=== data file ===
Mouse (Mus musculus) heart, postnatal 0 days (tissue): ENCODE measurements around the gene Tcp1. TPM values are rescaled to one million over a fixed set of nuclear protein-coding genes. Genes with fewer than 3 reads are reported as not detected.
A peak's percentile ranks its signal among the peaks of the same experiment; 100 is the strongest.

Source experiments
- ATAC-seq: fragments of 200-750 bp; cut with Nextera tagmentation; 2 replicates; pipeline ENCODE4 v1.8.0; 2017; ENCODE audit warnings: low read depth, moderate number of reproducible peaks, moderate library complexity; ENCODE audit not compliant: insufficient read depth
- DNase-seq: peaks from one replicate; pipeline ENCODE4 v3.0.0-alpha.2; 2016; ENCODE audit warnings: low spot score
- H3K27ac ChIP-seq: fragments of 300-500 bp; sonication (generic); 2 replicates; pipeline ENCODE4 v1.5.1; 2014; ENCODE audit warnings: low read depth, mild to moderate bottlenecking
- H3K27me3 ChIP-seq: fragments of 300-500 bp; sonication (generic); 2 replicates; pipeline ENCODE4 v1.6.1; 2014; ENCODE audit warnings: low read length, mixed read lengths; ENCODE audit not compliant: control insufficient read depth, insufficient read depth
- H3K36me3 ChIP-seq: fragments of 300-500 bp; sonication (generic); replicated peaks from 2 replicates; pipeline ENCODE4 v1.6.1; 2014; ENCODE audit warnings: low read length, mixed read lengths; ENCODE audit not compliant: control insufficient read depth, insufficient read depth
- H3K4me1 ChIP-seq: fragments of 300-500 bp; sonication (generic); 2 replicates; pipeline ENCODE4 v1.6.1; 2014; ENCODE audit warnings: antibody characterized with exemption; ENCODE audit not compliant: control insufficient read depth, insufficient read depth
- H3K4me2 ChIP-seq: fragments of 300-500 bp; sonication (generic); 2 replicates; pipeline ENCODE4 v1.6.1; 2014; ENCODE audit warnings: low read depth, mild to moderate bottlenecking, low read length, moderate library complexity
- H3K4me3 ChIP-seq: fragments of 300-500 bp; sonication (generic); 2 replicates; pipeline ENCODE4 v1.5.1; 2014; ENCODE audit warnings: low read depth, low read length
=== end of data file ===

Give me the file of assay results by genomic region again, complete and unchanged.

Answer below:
Mouse (Mus musculus) heart, postnatal 0 days (tissue): ENCODE measurements around the gene Tcp1. TPM values are rescaled to one million over a fixed set of nuclear protein-coding genes. Genes with fewer than 3 reads are reported as not detected.
A peak's percentile ranks its signal among the peaks of the same experiment; 100 is the strongest.

Source experiments
- ATAC-seq: fragments of 200-750 bp; cut with Nextera tagmentation; 2 replicates; pipeline ENCODE4 v1.8.0; 2017; ENCODE audit warnings: low read depth, moderate number of reproducible peaks, moderate library complexity; ENCODE audit not compliant: insufficient read depth
- DNase-seq: peaks from one replicate; pipeline ENCODE4 v3.0.0-alpha.2; 2016; ENCODE audit warnings: low spot score
- H3K27ac ChIP-seq: fragments of 300-500 bp; sonication (generic); 2 replicates; pipeline ENCODE4 v1.5.1; 2014; ENCODE audit warnings: low read depth, mild to moderate bottlenecking
- H3K27me3 ChIP-seq: fragments of 300-500 bp; sonication (generic); 2 replicates; pipeline ENCODE4 v1.6.1; 2014; ENCODE audit warnings: low read length, mixed read lengths; ENCODE audit not compliant: control insufficient read depth, insufficient read depth
- H3K36me3 ChIP-seq: fragments of 300-500 bp; sonication (generic); replicated peaks from 2 replicates; pipeline ENCODE4 v1.6.1; 2014; ENCODE audit warnings: low read length, mixed read lengths; ENCODE audit not compliant: control insufficient read depth, insufficient read depth
- H3K4me1 ChIP-seq: fragments of 300-500 bp; sonication (generic); 2 replicates; pipeline ENCODE4 v1.6.1; 2014; ENCODE audit warnings: antibody characterized with exemption; ENCODE audit not compliant: control insufficient read depth, insufficient read depth
- H3K4me2 ChIP-seq: fragments of 300-500 bp; sonication (generic); 2 replicates; pipeline ENCODE4 v1.6.1; 2014; ENCODE audit warnings: low read depth, mild to moderate bottlenecking, low read length, moderate library complexity
- H3K4me3 ChIP-seq: fragments of 300-500 bp; sonication (generic); 2 replicates; pipeline ENCODE4 v1.5.1; 2014; ENCODE audit warnings: low read depth, low read length